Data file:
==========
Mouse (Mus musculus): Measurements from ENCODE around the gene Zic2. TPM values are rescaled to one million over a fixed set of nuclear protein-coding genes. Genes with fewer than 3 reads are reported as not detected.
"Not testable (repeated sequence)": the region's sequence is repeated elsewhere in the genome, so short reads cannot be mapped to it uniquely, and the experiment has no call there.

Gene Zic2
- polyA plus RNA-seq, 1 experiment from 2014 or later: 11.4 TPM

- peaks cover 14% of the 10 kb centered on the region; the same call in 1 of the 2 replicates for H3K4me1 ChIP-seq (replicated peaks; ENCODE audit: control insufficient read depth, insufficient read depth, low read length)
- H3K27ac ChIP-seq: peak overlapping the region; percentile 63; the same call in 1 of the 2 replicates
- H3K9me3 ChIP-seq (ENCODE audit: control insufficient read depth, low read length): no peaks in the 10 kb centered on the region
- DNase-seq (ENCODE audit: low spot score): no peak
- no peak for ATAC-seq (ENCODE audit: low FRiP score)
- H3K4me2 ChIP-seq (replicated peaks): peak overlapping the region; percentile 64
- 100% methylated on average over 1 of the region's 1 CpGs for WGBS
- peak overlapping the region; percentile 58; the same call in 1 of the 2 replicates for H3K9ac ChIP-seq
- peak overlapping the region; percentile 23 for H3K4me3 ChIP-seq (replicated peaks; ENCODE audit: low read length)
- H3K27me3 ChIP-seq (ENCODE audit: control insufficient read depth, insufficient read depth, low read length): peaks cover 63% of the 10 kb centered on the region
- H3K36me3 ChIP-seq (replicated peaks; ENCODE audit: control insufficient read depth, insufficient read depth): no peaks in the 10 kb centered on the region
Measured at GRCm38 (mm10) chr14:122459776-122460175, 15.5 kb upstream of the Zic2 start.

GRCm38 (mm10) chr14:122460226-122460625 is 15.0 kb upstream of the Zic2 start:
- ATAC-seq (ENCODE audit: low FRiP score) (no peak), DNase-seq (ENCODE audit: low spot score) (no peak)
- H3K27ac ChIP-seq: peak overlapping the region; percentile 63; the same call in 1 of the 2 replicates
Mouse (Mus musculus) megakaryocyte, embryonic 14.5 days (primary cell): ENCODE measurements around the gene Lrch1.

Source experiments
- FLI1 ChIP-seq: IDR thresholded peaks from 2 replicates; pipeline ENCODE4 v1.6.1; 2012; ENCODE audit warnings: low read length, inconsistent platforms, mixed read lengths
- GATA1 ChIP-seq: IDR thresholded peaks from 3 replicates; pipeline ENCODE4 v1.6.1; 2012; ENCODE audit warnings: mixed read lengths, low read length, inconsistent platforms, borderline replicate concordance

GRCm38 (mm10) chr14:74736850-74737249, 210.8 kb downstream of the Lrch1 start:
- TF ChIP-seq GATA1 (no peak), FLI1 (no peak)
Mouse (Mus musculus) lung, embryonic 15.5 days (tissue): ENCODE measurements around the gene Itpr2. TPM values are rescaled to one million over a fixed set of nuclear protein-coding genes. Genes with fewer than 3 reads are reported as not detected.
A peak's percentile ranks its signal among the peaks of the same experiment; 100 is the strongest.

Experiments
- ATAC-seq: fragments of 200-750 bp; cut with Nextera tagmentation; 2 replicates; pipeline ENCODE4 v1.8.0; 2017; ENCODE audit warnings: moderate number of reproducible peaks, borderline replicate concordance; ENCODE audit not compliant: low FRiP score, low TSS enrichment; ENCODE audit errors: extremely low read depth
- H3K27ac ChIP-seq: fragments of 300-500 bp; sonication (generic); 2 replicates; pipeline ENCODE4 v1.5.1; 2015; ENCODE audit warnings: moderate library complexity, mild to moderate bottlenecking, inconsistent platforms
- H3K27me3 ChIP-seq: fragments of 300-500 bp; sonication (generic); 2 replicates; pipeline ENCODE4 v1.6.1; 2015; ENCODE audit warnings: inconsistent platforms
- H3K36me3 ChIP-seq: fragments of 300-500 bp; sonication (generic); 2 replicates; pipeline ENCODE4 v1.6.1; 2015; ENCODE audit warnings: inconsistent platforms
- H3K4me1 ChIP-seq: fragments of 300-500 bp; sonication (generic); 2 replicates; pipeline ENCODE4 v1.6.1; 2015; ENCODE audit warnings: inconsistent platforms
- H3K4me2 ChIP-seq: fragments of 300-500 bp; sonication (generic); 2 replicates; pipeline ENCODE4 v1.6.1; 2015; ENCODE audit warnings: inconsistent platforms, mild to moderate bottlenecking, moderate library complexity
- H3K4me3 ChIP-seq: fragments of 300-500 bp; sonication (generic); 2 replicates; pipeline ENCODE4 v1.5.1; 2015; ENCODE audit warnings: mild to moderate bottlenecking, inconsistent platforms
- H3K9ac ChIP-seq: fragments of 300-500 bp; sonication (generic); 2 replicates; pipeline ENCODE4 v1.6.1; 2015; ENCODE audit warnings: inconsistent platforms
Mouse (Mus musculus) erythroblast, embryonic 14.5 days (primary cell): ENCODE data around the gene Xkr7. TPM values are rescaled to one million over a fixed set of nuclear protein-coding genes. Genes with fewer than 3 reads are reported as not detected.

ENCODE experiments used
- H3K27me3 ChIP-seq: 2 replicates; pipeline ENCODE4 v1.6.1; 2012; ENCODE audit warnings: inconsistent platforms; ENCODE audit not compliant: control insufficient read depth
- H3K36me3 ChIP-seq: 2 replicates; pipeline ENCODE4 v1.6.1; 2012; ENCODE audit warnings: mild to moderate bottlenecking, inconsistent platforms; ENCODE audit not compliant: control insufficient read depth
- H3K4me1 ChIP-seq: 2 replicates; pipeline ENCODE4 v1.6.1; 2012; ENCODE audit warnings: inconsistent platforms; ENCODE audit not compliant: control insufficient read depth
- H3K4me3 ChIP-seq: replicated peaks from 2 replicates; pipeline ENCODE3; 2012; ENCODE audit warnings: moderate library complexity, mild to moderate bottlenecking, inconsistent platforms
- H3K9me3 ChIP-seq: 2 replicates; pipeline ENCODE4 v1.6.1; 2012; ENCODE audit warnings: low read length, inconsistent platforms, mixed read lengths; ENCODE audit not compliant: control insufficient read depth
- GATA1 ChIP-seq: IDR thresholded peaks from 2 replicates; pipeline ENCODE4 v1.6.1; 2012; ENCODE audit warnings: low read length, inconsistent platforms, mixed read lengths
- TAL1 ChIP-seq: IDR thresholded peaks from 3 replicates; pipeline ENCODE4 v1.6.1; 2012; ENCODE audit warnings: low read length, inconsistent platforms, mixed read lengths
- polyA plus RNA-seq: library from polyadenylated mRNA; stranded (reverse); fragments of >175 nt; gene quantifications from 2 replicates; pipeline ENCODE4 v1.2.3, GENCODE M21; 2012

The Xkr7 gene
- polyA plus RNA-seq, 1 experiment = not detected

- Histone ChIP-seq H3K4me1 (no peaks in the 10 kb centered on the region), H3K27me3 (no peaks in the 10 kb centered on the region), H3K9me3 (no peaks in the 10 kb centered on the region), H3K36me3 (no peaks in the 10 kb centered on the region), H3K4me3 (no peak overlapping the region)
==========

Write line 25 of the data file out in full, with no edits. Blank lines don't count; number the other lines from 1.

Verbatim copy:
- TF ChIP-seq GATA1 (no peak), FLI1 (no peak)